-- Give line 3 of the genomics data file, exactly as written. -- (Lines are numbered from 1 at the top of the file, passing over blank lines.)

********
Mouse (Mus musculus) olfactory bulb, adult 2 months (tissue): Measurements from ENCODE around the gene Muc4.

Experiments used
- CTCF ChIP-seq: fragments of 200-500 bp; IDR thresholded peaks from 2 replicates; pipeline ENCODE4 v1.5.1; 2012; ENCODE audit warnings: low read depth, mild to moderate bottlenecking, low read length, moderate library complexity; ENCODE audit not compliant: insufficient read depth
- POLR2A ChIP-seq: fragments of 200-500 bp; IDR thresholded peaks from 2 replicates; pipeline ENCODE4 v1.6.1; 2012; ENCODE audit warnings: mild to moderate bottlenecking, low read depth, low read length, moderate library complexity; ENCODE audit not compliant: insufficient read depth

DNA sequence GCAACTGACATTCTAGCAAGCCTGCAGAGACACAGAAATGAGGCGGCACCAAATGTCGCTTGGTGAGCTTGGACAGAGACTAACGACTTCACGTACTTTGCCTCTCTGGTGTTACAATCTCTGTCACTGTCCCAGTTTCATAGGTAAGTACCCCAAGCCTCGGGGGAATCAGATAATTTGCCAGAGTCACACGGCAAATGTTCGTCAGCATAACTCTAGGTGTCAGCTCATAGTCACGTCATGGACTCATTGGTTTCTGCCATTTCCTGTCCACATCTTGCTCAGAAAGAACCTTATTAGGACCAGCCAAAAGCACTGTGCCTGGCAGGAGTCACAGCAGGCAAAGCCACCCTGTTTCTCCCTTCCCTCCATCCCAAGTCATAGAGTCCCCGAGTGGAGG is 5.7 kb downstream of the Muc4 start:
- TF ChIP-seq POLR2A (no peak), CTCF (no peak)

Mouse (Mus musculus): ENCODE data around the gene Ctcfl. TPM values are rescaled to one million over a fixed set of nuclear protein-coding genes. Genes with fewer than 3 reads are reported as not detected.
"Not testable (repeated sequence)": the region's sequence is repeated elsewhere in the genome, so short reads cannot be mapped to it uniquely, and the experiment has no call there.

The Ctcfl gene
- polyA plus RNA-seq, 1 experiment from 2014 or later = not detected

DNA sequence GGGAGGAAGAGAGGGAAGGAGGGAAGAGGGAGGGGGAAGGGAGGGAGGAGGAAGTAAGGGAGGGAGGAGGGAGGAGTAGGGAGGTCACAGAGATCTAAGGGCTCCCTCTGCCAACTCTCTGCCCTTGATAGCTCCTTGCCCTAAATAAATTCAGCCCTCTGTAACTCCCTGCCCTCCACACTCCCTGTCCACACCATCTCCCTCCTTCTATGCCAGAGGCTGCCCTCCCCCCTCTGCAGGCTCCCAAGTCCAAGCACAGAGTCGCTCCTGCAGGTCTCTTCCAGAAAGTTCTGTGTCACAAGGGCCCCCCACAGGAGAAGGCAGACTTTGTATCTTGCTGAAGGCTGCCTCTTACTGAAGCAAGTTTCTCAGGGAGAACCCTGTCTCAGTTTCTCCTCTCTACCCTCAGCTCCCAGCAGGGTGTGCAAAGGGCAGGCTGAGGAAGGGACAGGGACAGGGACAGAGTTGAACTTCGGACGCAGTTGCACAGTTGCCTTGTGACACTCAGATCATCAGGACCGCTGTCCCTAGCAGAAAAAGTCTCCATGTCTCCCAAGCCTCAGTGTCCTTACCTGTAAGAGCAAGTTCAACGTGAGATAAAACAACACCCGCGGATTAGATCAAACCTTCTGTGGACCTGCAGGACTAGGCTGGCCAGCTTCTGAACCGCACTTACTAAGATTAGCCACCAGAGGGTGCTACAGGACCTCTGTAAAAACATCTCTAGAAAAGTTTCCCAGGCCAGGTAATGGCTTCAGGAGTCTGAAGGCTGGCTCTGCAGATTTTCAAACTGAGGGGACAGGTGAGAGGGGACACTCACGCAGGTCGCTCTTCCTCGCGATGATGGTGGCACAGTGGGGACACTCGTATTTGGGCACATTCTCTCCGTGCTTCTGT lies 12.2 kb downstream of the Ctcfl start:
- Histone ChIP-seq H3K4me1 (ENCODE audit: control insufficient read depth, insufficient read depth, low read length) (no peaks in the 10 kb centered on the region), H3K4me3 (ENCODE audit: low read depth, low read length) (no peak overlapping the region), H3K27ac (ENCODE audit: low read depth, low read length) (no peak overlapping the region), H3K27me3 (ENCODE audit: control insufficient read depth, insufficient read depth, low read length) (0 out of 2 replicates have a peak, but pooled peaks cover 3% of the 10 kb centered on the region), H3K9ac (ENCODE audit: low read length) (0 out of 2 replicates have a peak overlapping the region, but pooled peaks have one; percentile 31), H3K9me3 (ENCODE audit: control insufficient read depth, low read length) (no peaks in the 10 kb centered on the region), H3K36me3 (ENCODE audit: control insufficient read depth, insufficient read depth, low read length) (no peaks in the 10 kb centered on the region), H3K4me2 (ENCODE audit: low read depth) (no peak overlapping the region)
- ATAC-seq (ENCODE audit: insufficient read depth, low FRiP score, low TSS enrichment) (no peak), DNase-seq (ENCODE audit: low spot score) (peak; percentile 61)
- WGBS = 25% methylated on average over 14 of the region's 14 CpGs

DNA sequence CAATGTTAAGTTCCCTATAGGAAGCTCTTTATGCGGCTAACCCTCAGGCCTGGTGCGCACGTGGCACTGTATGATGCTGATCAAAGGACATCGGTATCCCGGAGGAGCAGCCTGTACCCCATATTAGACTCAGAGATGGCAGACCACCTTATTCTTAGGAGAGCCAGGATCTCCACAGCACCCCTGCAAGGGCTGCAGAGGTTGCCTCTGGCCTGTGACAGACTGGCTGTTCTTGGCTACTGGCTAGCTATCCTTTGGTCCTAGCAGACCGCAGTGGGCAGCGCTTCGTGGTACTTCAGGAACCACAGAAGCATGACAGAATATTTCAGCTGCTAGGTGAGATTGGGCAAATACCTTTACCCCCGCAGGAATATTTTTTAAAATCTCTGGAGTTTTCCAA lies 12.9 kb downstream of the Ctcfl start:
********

- CTCF ChIP-seq: fragments of 200-500 bp; IDR thresholded peaks from 2 replicates; pipeline ENCODE4 v1.5.1; 2012; ENCODE audit warnings: low read depth, mild to moderate bottlenecking, low read length, moderate library complexity; ENCODE audit not compliant: insufficient read depth